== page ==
On the Run

9edges

Glucose gel tastes sooo bad….

Wait a minute – did I just say ‘tastes?’  That’s a generous word for the sensation of substanceless sweetness dredging between your teeth.  Not even desperate sufferers of severe hypoglycaemia find it appetising.

But they are easy to carry and consume and therefore marketted not only to diabetics (which is how I first heard of them), but also to fell-runners. Hubby and I bought some for our run.

Gareth told us a story about his friend.  His friend set off on a fell-race, but took along a different sort of energy-gel to usual. Apparently some brands can cause near-immediate diarrhoea in sensitive people…… the friend never finished her race.

Yes, of course team Gareth and Naomi have researched and practised with the specific brand of energy-gel that they are using today.  But I haven’t even tried my backpack on yet, so the finer risks of energy-gels just didn’t seem important at the time. But now that it’s one-minute-to-race-time, I am worrying:  What if I get the shits?

It makes a change from what I’ve been worrying about for the last hour, which was: Will we arrive in time?

We persuaded Grandad to kiddy-sit, months ago.  He was reluctant at the time, and since then he has come down with man-flu. This morning, he arrived looking so dreadful that I nearly cancelled my run. One child immediately sat on top of him, demanding stories. The other started climbing up his legs.  We car-convoyed him to Dad’s Group in the hope he’d find some respite there.

So we arrived at Fairholmes carpark with less than seven minutes to spare.  We spent five of those minutes trying to find a parking space:  runners are surprisingly inconsiderate parkers.  I glared at them through the window: knarly outdoor types with suntans.  Crikey! – they looked ready for anything.

And now I am one of them.  Minus the knarles, the sun-tan and the ready-for-anythingness, obviously, but I do have a number safety-pinned to my front. At some inaudible signal, there is a smattering of applause and the crowd surges forward. Slowly.

I am surprised how slowly: it’s like being stuck in traffic.  A first I feel a shot of despair every time a runner squeezes past me, but then I watch them all getting stuck behind another pair of legs a few paces further on.  Luckily, runners’ grid-lock is more cheerful than commuters’ grid-lock: small-talk prevails. I chat a bit to Gareth and Naomi’s friend, Cat.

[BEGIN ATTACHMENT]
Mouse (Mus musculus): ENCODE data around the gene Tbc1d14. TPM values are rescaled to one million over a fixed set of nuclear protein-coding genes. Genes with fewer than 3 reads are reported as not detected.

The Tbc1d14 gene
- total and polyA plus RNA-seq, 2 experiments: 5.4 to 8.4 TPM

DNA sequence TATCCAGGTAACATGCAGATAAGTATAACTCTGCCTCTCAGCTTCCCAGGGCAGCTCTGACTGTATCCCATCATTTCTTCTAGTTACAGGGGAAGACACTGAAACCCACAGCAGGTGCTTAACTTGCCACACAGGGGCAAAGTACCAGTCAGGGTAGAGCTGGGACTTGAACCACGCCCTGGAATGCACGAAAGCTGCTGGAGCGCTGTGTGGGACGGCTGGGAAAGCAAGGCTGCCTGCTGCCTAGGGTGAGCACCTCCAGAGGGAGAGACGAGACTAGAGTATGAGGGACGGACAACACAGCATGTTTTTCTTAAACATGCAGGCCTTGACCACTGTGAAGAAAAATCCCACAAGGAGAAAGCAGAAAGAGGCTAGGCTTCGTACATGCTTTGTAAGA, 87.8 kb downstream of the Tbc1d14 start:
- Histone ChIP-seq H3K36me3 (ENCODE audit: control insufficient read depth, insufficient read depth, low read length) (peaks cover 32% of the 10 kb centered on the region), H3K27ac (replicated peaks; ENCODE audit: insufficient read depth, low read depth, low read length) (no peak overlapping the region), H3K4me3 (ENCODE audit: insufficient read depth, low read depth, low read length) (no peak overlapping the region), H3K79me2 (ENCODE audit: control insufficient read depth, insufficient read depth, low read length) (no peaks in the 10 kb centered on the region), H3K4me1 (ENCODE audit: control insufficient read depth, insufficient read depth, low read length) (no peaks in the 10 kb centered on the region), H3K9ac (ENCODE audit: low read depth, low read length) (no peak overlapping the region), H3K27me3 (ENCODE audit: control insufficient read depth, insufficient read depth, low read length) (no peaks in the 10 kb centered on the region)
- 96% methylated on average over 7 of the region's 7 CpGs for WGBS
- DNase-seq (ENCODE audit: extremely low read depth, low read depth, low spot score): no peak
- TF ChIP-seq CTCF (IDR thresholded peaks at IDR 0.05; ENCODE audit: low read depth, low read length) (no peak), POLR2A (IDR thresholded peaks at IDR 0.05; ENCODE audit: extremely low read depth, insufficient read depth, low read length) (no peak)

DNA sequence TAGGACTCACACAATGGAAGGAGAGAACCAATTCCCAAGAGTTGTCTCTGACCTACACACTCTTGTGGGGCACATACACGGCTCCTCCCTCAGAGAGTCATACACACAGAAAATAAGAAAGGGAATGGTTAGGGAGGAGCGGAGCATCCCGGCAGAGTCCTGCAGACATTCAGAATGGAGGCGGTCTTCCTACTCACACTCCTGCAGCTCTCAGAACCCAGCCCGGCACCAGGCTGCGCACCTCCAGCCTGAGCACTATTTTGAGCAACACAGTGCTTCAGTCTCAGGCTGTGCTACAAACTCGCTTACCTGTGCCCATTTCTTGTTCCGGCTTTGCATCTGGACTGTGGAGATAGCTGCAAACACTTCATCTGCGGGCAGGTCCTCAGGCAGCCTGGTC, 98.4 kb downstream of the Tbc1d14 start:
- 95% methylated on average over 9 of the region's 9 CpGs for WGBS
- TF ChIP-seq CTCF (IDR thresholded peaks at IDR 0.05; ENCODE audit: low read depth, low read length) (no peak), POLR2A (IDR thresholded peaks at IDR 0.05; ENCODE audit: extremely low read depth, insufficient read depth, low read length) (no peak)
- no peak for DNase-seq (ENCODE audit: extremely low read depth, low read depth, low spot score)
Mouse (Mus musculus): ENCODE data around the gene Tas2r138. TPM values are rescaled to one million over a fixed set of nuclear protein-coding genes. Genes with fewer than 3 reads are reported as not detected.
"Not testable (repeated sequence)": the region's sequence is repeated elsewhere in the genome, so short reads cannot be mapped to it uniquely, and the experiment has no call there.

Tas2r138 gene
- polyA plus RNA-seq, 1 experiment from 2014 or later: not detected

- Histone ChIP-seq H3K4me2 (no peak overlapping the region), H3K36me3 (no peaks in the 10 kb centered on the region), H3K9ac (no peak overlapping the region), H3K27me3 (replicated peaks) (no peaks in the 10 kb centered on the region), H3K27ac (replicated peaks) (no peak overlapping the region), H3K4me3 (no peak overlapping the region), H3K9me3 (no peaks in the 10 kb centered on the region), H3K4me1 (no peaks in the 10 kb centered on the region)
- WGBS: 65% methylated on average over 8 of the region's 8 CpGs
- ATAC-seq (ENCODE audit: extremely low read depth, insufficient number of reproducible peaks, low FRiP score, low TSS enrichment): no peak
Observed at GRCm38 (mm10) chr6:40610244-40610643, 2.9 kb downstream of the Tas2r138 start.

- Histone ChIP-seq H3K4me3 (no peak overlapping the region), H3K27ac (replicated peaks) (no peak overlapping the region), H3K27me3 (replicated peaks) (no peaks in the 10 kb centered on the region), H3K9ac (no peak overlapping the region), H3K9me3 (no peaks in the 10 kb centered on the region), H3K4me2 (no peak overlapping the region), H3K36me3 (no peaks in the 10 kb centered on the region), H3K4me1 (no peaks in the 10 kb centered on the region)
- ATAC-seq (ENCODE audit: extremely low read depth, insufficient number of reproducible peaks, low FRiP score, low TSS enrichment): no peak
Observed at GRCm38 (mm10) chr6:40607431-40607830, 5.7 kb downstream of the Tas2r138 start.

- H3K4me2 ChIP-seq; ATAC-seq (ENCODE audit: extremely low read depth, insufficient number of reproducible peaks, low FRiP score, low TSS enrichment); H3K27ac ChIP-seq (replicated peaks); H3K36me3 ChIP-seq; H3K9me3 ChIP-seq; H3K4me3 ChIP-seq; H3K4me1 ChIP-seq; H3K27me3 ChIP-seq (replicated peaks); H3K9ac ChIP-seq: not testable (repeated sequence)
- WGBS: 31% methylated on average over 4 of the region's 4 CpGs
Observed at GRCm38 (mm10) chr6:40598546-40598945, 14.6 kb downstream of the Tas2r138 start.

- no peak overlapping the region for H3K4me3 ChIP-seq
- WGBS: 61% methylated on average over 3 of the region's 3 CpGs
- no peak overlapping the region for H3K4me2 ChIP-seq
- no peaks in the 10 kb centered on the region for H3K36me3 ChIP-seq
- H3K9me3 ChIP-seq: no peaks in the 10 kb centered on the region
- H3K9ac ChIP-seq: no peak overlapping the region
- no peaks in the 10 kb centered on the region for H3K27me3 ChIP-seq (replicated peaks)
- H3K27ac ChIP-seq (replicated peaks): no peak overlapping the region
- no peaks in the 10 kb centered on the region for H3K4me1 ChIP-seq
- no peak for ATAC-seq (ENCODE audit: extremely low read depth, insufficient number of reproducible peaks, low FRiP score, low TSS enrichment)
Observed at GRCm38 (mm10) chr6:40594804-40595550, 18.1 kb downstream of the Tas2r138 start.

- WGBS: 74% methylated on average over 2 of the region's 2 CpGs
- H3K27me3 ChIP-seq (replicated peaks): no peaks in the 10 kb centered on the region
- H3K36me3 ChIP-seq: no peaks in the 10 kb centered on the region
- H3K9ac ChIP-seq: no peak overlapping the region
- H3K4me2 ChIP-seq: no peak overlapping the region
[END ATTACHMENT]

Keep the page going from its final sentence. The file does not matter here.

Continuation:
I am, I realise, hardly out of breath. Neither is a talkative bloke in front of me. He has exactly the same blend of South-Yorkshire / Derbyshire accent as my Dad, so I have developed a soft-spot.  He is experienced, aiming for four hours.  That’s faster than me.  I decide to stay behind him for the time being.

Up and up…. and suddenly, the view of the valley opens up beneath us.  Beautiful.  Once we’re on top, running along the ridge is sheer priviledge.

9edge2I have good footwork: I overtake people running downhill; most of them pass me on the following incline and I pass them again on the next descent.  Thus we leap-frog along the ridge’s undulations.  There are around ten of us; the crowds have vanished, either in front or behind.

I realise how much I like overtaking people; after High Neb on Stanage I start picking them off.  The two guys ahead look pretty fit, so I am surprised when I catch them easily.  I have just got past, when one of them says cheerily, ‘Hello!’

It’s hubby.  We run along togther for a while, but when the route flattens out around Burbage, the samey gait starts to jar my tibial band.  I stretch out my legs and speed up.

‘Flat’ really isn’t my gradient.  It’s boring, repetetive; its saving grace is the tourists, who make me feel good.  Three years ago, I walked home from Ladybower with baby ‘Toddler’ in a rucksack carrier and couldn’t help feeling a little tame next to the stream of runners who kept passing me.  At the time I didn’t know they were nine-egders, but the reluctant admiration was acute.

Now that I am one of the runners, the walkers make me feel good, especially the ones who clap and say ‘Well Done.’  Gareth’s parents are there; some walking mates of my Dad’s just happen to be on Curbar.  For every set, I feel a surge of enthusiasm and speed up a bit.

When nobody’s watching though, I am getting slower and slower, until I am alternating between a jog, a walk and a limp.  The scenery is becoming less impressive and I am seeing increasingly few runners.  At Longshaw Estate, which seems to go on forever, a posh woman’s voice calls out cheerily from the steps: ‘Only eight miles to go!’ and I try to look lively…..

Eight miles….?

…..they really drag.  I feel terribly lonely and a bit decrepit.  I don’t see anybody and am so demotivated that I almost reach a standstill.  Eventually people start to overtake me – I am just pleased to see some familiar faces.  Including the man with Dad’s voice. ‘I knew I’d peaked too early,’ I tell him, ‘when I lost you.’

I think I might be hypoglycaemic.  I swallow my third energy gel of the race.  At least I haven’t had the shits.

Then, up the hill behind me comes Cat.  Cat!  I’m so chuffed to see a friend.  Suddenly, a surge of happiness and a surge of blood sugar appear to coincide. I run downhill directly in her wake.  Wheeeeeeee!  Gareth and Naomi are waiting at the finish.

 

(Pictures: http://blog.alistairpooler.co.uk/2013/09/the-edges-above-dovestone-reservoir.html and www.grough.co.uk).

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